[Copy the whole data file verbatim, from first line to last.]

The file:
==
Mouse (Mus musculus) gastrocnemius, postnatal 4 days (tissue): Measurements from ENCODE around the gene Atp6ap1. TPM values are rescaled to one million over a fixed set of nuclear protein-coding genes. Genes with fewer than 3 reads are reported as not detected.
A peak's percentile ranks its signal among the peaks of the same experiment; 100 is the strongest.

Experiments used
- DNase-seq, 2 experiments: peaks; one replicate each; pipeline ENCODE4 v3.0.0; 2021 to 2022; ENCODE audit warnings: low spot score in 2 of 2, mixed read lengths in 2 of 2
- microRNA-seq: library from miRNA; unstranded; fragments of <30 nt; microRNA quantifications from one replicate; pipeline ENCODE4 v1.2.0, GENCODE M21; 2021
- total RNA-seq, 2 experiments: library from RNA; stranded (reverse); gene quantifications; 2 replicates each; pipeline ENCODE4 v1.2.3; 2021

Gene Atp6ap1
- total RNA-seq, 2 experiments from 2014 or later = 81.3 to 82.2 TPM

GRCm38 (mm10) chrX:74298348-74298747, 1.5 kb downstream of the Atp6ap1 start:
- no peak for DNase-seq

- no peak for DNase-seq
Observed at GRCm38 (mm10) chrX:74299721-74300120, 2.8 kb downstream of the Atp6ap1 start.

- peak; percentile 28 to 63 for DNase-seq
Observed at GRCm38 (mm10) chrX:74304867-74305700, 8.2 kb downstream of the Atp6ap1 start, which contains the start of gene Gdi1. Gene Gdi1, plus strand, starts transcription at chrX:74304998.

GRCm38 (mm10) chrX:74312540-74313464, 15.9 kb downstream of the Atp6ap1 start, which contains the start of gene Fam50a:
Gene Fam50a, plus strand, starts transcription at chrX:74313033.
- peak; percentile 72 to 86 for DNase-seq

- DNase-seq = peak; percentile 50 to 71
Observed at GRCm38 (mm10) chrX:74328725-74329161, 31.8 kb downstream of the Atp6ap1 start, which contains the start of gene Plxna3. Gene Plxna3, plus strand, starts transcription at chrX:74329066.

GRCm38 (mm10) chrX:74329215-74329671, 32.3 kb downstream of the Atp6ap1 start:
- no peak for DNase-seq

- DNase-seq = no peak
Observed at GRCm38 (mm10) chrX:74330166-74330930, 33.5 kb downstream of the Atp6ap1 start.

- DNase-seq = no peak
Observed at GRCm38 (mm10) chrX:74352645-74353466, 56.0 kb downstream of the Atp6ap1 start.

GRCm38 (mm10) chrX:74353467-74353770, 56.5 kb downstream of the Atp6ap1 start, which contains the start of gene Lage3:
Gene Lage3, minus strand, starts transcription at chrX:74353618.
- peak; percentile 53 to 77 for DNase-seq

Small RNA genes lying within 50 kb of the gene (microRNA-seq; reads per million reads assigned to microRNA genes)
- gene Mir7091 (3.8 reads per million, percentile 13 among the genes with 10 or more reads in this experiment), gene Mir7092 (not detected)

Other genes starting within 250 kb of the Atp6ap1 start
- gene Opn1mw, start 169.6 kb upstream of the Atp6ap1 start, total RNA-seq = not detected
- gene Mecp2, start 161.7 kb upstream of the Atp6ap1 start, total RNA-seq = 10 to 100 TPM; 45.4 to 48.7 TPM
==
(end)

Mouse (Mus musculus) gastrocnemius, postnatal 4 days (tissue): Measurements from ENCODE around the gene Atp6ap1. TPM values are rescaled to one million over a fixed set of nuclear protein-coding genes. Genes with fewer than 3 reads are reported as not detected.
A peak's percentile ranks its signal among the peaks of the same experiment; 100 is the strongest.

Experiments used
- DNase-seq, 2 experiments: peaks; one replicate each; pipeline ENCODE4 v3.0.0; 2021 to 2022; ENCODE audit warnings: low spot score in 2 of 2, mixed read lengths in 2 of 2
- microRNA-seq: library from miRNA; unstranded; fragments of <30 nt; microRNA quantifications from one replicate; pipeline ENCODE4 v1.2.0, GENCODE M21; 2021
- total RNA-seq, 2 experiments: library from RNA; stranded (reverse); gene quantifications; 2 replicates each; pipeline ENCODE4 v1.2.3; 2021

Gene Atp6ap1
- total RNA-seq, 2 experiments from 2014 or later = 81.3 to 82.2 TPM

GRCm38 (mm10) chrX:74298348-74298747, 1.5 kb downstream of the Atp6ap1 start:
- no peak for DNase-seq

- no peak for DNase-seq
Observed at GRCm38 (mm10) chrX:74299721-74300120, 2.8 kb downstream of the Atp6ap1 start.

- peak; percentile 28 to 63 for DNase-seq
Observed at GRCm38 (mm10) chrX:74304867-74305700, 8.2 kb downstream of the Atp6ap1 start, which contains the start of gene Gdi1. Gene Gdi1, plus strand, starts transcription at chrX:74304998.

GRCm38 (mm10) chrX:74312540-74313464, 15.9 kb downstream of the Atp6ap1 start, which contains the start of gene Fam50a:
Gene Fam50a, plus strand, starts transcription at chrX:74313033.
- peak; percentile 72 to 86 for DNase-seq

- DNase-seq = peak; percentile 50 to 71
Observed at GRCm38 (mm10) chrX:74328725-74329161, 31.8 kb downstream of the Atp6ap1 start, which contains the start of gene Plxna3. Gene Plxna3, plus strand, starts transcription at chrX:74329066.

GRCm38 (mm10) chrX:74329215-74329671, 32.3 kb downstream of the Atp6ap1 start:
- no peak for DNase-seq

- DNase-seq = no peak
Observed at GRCm38 (mm10) chrX:74330166-74330930, 33.5 kb downstream of the Atp6ap1 start.

- DNase-seq = no peak
Observed at GRCm38 (mm10) chrX:74352645-74353466, 56.0 kb downstream of the Atp6ap1 start.

GRCm38 (mm10) chrX:74353467-74353770, 56.5 kb downstream of the Atp6ap1 start, which contains the start of gene Lage3:
Gene Lage3, minus strand, starts transcription at chrX:74353618.
- peak; percentile 53 to 77 for DNase-seq

Small RNA genes lying within 50 kb of the gene (microRNA-seq; reads per million reads assigned to microRNA genes)
- gene Mir7091 (3.8 reads per million, percentile 13 among the genes with 10 or more reads in this experiment), gene Mir7092 (not detected)

Other genes starting within 250 kb of the Atp6ap1 start
- gene Opn1mw, start 169.6 kb upstream of the Atp6ap1 start, total RNA-seq = not detected
- gene Mecp2, start 161.7 kb upstream of the Atp6ap1 start, total RNA-seq = 10 to 100 TPM; 45.4 to 48.7 TPM